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  • Open Access

O121. Consensus statement of the European guidelines on clinical management of HIV-1 tropism testing

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Journal of the International AIDS Society201013 (Suppl 4) :O7

  • Published:


  • Consensus Statement
  • European Guideline
  • Maraviroc
  • CCR5 Antagonist
  • Limited Therapeutic Option


Testing for HIV tropism is recommended before prescribing a chemokine receptor blocker. To date, in most European countries HIV tropism is determined using a phenotypic test. Recently, new data have emerged supporting the use of a genotypic HIV V3-loop sequence analysis as the basis for tropism determination. The European guidelines group on clinical management of HIV-1 tropism testing was established to make recommendations to clinicians and virologists.


We searched online databases for articles from Jan 2006 until March 2010 with the terms: tropism or CCR5-antagonist or CCR5 antagonist or maraviroc or vicriviroc. Additional articles and/or conference abstracts were identified by hand searching. This strategy identified 712 potential articles and 1240 abstracts. All were reviewed and finally 57 papers and 42 abstracts were included and used by the panel to reach a consensus statement.


The panel recommends HIV-tropism testing for the following indications: i) drug-naïve patients in whom toxicity or limited therapeutic options are foreseen; ii) patients experiencing therapy failure whenever a treatment change is considered. Both the phenotypic Enhanced Trofile assay (ESTA) and genotypic population sequencing of the V3-loop are recommended for use in clinical practice. Although the panel does not recommend one methodology over another it is anticipated that genotypic testing will be used more frequently because of its greater accessibility, lower cost and shorter turnaround time. The panel also provides guidance on technical aspects and interpretation issues. If using genotypic methods, triplicate PCR amplification and sequencing testing is advised using the G2P interpretation tool (clonal model) with an FPR of 10%. If the viral load is below the level of reliable amplification, proviral DNA can be used, and the panel recommends performing triplicate testing and use of an FPR of 10%. If genotypic DNA testing is not performed in triplicate the FPR should be increased to 20%.


The European guidelines on clinical management of HIV-1 tropism testing provide an overview of current literature, evidence-based recommendations for the clinical use of tropism testing and expert guidance on unresolved issues and current developments. Current data support both the use of genotypic population sequencing and ESTA for co-receptor tropism determination. For practical reasons genotypic population sequencing is the preferred method in Europe.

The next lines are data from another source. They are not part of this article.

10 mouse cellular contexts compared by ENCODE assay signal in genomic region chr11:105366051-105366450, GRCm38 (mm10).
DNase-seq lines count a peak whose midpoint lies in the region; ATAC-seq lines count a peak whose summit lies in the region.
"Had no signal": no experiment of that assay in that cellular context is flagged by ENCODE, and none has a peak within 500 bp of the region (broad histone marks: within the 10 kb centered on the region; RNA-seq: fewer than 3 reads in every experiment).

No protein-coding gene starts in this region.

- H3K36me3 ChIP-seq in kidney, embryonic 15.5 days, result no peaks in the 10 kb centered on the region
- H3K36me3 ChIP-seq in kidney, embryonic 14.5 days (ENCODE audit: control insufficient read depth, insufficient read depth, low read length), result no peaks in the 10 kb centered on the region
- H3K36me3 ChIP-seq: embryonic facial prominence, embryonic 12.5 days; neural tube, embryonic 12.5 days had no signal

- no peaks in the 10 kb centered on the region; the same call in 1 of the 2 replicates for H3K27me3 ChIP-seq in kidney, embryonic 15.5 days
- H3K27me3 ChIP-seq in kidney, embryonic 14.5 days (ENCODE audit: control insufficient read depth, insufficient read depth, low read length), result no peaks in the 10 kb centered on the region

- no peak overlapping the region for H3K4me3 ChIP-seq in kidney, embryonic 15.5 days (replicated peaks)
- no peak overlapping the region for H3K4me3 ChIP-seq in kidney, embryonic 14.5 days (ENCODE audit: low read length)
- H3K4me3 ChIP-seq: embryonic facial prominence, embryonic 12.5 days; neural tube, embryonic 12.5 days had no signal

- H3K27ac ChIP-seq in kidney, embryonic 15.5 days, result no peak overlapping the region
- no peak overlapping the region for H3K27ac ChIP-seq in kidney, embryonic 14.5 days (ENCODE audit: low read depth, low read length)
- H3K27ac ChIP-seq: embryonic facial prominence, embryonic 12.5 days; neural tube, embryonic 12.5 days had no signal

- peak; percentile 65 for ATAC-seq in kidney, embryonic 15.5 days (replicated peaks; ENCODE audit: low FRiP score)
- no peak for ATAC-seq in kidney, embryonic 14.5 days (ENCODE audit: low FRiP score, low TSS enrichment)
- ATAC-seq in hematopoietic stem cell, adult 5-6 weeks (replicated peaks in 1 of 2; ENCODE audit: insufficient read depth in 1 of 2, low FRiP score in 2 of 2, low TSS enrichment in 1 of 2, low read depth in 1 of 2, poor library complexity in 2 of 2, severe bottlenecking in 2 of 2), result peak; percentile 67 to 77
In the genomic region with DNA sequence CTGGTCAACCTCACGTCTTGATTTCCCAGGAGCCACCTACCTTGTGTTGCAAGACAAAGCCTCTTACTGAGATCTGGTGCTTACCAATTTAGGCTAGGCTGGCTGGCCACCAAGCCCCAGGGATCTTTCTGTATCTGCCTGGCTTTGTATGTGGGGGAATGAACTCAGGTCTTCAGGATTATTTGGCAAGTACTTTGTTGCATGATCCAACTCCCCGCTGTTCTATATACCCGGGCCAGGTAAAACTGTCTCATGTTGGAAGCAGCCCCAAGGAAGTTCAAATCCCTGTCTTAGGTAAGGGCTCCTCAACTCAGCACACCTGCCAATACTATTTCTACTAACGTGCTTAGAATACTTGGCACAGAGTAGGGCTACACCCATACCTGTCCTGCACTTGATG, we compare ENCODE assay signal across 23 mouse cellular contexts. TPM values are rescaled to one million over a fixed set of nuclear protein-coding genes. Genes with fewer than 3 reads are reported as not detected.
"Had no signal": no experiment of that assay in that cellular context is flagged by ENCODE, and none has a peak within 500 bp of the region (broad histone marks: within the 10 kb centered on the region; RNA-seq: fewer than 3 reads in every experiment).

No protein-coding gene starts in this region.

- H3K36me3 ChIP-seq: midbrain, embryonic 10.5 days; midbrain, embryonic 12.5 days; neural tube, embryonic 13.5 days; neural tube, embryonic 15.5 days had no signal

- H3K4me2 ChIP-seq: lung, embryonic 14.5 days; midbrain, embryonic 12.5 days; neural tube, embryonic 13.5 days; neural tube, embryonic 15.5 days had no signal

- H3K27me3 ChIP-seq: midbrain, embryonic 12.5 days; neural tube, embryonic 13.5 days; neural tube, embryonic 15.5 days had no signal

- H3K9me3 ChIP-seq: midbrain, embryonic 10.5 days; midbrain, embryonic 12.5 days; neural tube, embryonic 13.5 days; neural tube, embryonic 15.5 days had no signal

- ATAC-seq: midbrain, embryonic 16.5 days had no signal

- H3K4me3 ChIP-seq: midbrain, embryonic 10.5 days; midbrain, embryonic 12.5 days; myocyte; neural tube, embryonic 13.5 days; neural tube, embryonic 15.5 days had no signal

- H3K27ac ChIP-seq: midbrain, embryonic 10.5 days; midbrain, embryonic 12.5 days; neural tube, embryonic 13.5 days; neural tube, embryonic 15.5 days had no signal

Authors’ Affiliations

Ghent University Hospital, Infectious Diseases Unit, Ghent, Belgium
University Medical Center Utrecht, Dept of Virology, Medical Microbiology, Utrecht, Netherlands
University of Cologne, Institute of Virology, Cologne, Germany
Bichat-Claude Bernard University Hospital, Laboratoire de Virologie, Paris, France
IRSICAIXA Foundation, Retrovirology Laboratory, Badalona, Spain
Catholic University Rome, Istituto di Clinica delle Malattie Infettive, Rome, Italy
EATG, Berlin, Germany
Hospital Universitario San Cecilio, Granada, Spain
Royal Free Hampstead NHS Trust and UCL Medical School, Dept of Virology, London, UK
University of Basel, Dept of Biomedicine, Inst of Medical Microbiology, Basel, Switzerland
University of Erlangen, Institute of Clinical and Molecular Virology, Erlangen, Germany
CHU de Bordeaux, Laboratoire de Virologie, Bordeaux, France
University of Rome Tor Vergata, Dept of Experimental Medicine, Rome, Italy
Sheba Medical Center, National Hemophilia Center, Tel Aviv, Israel
Hospital Carlos III, Department of Infectious Diseases, Madrid, Spain
Karolinska University Hospital, Div of Infectious Diseases and Clinical Virology, Stockholm, Sweden
Rega Institute and University Hospitals, Lab. for Clinical and Epidemiological Virology, Leuven, Belgium
University Hospital Ghent, AIDS reference laboratory, Ghent, Belgium
University of Siena, Department of Molecular Biology, Siena, Italy
Erasmus Medical Center, Dept of Virology, Rotterdam, Netherlands


© Wensing et al; licensee BioMed Central Ltd. 2010

This article is published under license to BioMed Central Ltd. This is an open access article distributed under the terms of the Creative Commons Attribution License (, which permits unrestricted use, distribution, and reproduction in any medium, provided the original work is properly cited.